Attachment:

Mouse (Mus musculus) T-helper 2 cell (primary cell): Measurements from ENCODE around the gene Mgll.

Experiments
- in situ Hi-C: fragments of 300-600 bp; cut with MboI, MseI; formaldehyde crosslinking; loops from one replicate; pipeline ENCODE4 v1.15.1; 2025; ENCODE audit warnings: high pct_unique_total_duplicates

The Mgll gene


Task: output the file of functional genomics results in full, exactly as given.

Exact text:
Mouse (Mus musculus) T-helper 2 cell (primary cell): Measurements from ENCODE around the gene Mgll.

Experiments
- in situ Hi-C: fragments of 300-600 bp; cut with MboI, MseI; formaldehyde crosslinking; loops from one replicate; pipeline ENCODE4 v1.15.1; 2025; ENCODE audit warnings: high pct_unique_total_duplicates

The Mgll gene